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Space tourism came a step closer to reality as Virgin Galactic's VSS Unity spacecraft powered its rocket engine and completed its second supersonic flight over the California Mojave Desert.
The rocket fired for 31 seconds, hurling the sleek vehicle and its two pilots at a speed of Mach 1.9 (nearly double the speed of sound or about 1
"Floating the unit at supersonic speed is inspiring and absolutely breathtaking," said Virgin Galactic founder Richard Branson in his post. "We are increasingly approaching the realization of our goals."
Branson was on-site to watch the flight, which took place about two months after the completion of the first rocket flight on April 5, 2018, years after the crash of another Virgin Galactic spacecraft from October 31, 2014, in which the test pilot Michael Alsbury was killed.
In today's test, Unity and his pilots Mark Stucky and Dave Mackay were carried up under the wings of the corporate jet, "Mothership," Eve, before being released to fly alone. The spacecraft rose steeply before descending and landing safely at the Mojave Air and Space Port in Mojave, California.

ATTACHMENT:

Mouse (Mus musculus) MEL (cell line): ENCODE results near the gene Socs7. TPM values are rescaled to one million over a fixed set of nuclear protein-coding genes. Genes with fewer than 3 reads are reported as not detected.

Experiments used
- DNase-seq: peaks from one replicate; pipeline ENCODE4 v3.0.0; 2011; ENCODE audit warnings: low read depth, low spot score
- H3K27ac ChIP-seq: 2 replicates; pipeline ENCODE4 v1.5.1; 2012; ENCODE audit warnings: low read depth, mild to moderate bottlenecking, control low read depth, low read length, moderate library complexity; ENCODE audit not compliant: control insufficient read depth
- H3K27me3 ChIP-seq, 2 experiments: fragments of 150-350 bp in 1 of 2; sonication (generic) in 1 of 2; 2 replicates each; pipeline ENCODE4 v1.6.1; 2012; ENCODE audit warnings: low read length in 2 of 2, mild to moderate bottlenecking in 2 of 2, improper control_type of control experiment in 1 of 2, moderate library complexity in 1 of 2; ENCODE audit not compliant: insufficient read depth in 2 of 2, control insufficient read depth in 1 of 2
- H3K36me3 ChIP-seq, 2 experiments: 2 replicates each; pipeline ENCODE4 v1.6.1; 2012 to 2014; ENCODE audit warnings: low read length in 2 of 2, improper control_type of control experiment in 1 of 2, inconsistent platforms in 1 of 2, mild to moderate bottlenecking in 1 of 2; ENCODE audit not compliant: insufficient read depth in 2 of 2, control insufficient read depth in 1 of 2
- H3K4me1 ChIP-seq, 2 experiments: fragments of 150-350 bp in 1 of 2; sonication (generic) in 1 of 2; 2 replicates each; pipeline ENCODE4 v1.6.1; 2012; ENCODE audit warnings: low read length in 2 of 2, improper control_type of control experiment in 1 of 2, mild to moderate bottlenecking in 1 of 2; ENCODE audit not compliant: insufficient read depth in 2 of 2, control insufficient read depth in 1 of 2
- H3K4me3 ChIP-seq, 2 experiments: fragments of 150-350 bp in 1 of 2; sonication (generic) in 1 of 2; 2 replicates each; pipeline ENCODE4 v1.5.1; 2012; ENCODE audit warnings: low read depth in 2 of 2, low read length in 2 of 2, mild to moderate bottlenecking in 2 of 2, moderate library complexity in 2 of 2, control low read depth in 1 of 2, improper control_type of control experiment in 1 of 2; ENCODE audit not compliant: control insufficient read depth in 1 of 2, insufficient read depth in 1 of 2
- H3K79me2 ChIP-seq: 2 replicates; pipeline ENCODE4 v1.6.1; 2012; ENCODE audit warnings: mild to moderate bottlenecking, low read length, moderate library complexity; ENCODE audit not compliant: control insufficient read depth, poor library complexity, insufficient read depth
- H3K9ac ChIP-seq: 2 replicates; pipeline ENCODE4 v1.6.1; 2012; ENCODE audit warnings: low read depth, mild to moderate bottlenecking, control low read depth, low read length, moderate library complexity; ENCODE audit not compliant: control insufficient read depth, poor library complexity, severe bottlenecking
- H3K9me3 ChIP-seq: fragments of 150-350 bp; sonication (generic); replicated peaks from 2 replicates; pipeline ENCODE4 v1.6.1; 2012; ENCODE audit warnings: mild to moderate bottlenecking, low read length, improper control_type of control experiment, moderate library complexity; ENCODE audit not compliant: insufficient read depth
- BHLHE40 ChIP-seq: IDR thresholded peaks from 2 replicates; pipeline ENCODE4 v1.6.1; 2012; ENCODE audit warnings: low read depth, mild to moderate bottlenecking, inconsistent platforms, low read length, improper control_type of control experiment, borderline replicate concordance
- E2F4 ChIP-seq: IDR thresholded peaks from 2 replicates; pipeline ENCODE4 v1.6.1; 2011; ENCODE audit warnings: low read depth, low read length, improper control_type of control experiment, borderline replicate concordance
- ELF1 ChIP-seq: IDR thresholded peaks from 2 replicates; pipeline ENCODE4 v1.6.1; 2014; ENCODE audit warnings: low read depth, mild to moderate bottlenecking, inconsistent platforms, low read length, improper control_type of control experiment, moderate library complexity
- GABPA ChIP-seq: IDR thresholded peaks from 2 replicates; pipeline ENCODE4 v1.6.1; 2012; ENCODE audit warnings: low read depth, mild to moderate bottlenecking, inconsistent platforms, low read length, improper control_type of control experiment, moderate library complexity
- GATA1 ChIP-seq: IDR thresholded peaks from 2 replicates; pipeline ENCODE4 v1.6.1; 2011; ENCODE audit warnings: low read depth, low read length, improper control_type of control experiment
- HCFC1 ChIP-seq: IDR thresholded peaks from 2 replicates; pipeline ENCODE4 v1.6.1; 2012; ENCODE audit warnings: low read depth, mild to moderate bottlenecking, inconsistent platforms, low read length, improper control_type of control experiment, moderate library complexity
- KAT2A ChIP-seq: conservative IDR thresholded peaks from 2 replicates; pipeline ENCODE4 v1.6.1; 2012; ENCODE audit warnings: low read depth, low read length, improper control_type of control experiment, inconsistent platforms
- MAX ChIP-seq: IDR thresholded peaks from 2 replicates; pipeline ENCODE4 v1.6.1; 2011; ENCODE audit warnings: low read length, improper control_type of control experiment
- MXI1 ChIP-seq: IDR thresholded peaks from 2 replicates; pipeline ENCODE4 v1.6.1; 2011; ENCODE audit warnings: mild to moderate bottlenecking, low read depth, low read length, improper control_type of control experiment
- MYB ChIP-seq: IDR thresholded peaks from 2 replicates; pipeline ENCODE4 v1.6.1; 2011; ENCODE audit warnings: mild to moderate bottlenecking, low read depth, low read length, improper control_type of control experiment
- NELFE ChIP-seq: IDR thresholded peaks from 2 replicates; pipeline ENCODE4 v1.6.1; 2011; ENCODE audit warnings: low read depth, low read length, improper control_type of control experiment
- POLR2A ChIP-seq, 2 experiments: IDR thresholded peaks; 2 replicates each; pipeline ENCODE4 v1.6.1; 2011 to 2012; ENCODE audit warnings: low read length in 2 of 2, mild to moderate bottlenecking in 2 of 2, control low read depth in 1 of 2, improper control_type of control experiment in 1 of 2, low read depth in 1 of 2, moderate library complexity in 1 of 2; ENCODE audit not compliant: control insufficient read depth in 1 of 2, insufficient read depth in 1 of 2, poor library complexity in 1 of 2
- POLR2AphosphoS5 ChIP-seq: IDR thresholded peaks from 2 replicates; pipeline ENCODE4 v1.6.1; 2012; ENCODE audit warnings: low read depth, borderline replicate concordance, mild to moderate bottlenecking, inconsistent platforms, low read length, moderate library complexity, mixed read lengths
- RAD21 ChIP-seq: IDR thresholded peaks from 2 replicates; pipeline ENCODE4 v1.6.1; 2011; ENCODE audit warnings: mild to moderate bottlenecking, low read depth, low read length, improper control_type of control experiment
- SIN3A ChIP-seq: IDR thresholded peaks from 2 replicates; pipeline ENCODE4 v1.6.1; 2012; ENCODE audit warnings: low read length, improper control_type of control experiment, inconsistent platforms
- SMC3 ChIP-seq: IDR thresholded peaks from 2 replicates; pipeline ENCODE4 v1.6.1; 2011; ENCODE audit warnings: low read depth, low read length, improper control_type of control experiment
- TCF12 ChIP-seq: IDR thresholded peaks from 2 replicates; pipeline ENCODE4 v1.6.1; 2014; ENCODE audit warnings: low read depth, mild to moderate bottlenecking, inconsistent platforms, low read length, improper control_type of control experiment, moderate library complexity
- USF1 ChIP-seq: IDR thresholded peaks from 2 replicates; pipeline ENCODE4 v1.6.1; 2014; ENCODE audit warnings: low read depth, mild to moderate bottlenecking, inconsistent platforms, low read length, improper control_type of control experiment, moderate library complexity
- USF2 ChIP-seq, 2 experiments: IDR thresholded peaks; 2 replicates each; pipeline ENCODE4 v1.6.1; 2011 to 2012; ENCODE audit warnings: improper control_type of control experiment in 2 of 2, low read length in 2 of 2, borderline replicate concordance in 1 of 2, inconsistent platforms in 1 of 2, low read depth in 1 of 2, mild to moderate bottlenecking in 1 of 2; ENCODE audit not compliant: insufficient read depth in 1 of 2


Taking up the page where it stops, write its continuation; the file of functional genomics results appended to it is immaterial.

Today's flight was conducted to test Unity's handling characteristics and performance of its control systems, according to the blog Post
Virgin Galactic is one of the few companies that want to give paying customers the chance to make short flights into space. Other companies include Elon Musk's SpaceX company and Jeff Bezos & # 39; s company Blue Origin, who have performed several tests on their New Shepard missile and capsule system. Blue Origin says it could start bringing customers into space later this year, CNBC reported.
Virgin Galactic has considered carefully when it might start to bring customers into space. But earlier this month, Branson told the BBC that "we're talking about months away, not years away."
And Branson could be one of Virgin Galactic's earliest passengers. "I'm doing astronaut training," he told the BBC. "I'm doing fitness training, centrifuge and other training so hopefully my body will get along well when I go into space."
Additional coverage by Denise Chow.
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